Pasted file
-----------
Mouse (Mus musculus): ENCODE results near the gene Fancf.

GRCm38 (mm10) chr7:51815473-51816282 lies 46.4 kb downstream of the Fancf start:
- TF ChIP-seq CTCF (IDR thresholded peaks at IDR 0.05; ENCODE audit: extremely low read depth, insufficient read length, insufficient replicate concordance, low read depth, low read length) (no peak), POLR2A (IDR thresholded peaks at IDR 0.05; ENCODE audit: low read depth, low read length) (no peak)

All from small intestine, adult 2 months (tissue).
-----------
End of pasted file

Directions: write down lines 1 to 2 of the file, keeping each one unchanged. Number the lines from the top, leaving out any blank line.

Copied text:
Mouse (Mus musculus): ENCODE results near the gene Fancf.

GRCm38 (mm10) chr7:51815473-51816282 lies 46.4 kb downstream of the Fancf start: